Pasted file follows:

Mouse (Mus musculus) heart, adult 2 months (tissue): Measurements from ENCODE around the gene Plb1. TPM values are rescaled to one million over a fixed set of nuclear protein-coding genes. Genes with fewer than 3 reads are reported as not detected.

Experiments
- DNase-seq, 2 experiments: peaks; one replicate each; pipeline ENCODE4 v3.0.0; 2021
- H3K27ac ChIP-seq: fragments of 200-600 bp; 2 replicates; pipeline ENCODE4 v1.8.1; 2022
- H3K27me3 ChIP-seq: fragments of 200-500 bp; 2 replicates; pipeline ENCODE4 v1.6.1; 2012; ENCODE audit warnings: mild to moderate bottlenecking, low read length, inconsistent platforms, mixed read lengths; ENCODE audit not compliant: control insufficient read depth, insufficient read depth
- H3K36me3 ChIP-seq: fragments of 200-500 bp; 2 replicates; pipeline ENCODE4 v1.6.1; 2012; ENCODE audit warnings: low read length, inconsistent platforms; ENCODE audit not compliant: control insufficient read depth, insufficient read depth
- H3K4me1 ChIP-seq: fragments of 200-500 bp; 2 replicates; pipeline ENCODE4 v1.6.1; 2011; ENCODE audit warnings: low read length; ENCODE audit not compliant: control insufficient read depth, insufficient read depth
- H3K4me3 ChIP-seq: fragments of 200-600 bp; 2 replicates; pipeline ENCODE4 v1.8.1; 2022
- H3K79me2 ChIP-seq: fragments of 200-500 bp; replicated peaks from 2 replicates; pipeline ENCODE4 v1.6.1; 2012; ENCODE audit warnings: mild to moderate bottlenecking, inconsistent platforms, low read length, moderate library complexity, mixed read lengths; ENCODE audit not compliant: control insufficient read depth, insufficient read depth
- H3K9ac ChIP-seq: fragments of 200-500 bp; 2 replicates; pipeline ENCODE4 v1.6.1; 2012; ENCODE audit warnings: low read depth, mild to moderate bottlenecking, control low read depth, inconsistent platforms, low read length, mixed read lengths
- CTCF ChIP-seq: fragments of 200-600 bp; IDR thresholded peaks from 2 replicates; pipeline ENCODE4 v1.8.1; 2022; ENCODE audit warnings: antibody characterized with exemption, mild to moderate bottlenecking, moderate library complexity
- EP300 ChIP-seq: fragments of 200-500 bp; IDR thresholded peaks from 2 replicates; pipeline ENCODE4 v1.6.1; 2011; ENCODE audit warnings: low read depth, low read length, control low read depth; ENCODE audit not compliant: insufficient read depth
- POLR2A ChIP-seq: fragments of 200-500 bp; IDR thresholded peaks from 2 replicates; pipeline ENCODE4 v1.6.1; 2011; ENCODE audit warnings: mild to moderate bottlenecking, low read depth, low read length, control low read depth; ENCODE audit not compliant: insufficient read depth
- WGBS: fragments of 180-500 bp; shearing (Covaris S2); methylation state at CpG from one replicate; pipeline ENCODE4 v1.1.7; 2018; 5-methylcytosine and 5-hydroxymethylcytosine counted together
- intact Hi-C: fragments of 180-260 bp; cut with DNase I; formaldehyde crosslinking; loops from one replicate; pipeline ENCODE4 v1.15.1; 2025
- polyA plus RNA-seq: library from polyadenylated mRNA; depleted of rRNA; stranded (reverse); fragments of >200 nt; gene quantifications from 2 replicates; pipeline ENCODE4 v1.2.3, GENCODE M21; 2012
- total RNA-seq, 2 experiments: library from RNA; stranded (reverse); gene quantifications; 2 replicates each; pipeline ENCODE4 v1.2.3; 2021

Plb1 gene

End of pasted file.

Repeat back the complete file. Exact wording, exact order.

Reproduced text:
Mouse (Mus musculus) heart, adult 2 months (tissue): Measurements from ENCODE around the gene Plb1. TPM values are rescaled to one million over a fixed set of nuclear protein-coding genes. Genes with fewer than 3 reads are reported as not detected.

Experiments
- DNase-seq, 2 experiments: peaks; one replicate each; pipeline ENCODE4 v3.0.0; 2021
- H3K27ac ChIP-seq: fragments of 200-600 bp; 2 replicates; pipeline ENCODE4 v1.8.1; 2022
- H3K27me3 ChIP-seq: fragments of 200-500 bp; 2 replicates; pipeline ENCODE4 v1.6.1; 2012; ENCODE audit warnings: mild to moderate bottlenecking, low read length, inconsistent platforms, mixed read lengths; ENCODE audit not compliant: control insufficient read depth, insufficient read depth
- H3K36me3 ChIP-seq: fragments of 200-500 bp; 2 replicates; pipeline ENCODE4 v1.6.1; 2012; ENCODE audit warnings: low read length, inconsistent platforms; ENCODE audit not compliant: control insufficient read depth, insufficient read depth
- H3K4me1 ChIP-seq: fragments of 200-500 bp; 2 replicates; pipeline ENCODE4 v1.6.1; 2011; ENCODE audit warnings: low read length; ENCODE audit not compliant: control insufficient read depth, insufficient read depth
- H3K4me3 ChIP-seq: fragments of 200-600 bp; 2 replicates; pipeline ENCODE4 v1.8.1; 2022
- H3K79me2 ChIP-seq: fragments of 200-500 bp; replicated peaks from 2 replicates; pipeline ENCODE4 v1.6.1; 2012; ENCODE audit warnings: mild to moderate bottlenecking, inconsistent platforms, low read length, moderate library complexity, mixed read lengths; ENCODE audit not compliant: control insufficient read depth, insufficient read depth
- H3K9ac ChIP-seq: fragments of 200-500 bp; 2 replicates; pipeline ENCODE4 v1.6.1; 2012; ENCODE audit warnings: low read depth, mild to moderate bottlenecking, control low read depth, inconsistent platforms, low read length, mixed read lengths
- CTCF ChIP-seq: fragments of 200-600 bp; IDR thresholded peaks from 2 replicates; pipeline ENCODE4 v1.8.1; 2022; ENCODE audit warnings: antibody characterized with exemption, mild to moderate bottlenecking, moderate library complexity
- EP300 ChIP-seq: fragments of 200-500 bp; IDR thresholded peaks from 2 replicates; pipeline ENCODE4 v1.6.1; 2011; ENCODE audit warnings: low read depth, low read length, control low read depth; ENCODE audit not compliant: insufficient read depth
- POLR2A ChIP-seq: fragments of 200-500 bp; IDR thresholded peaks from 2 replicates; pipeline ENCODE4 v1.6.1; 2011; ENCODE audit warnings: mild to moderate bottlenecking, low read depth, low read length, control low read depth; ENCODE audit not compliant: insufficient read depth
- WGBS: fragments of 180-500 bp; shearing (Covaris S2); methylation state at CpG from one replicate; pipeline ENCODE4 v1.1.7; 2018; 5-methylcytosine and 5-hydroxymethylcytosine counted together
- intact Hi-C: fragments of 180-260 bp; cut with DNase I; formaldehyde crosslinking; loops from one replicate; pipeline ENCODE4 v1.15.1; 2025
- polyA plus RNA-seq: library from polyadenylated mRNA; depleted of rRNA; stranded (reverse); fragments of >200 nt; gene quantifications from 2 replicates; pipeline ENCODE4 v1.2.3, GENCODE M21; 2012
- total RNA-seq, 2 experiments: library from RNA; stranded (reverse); gene quantifications; 2 replicates each; pipeline ENCODE4 v1.2.3; 2021

Plb1 gene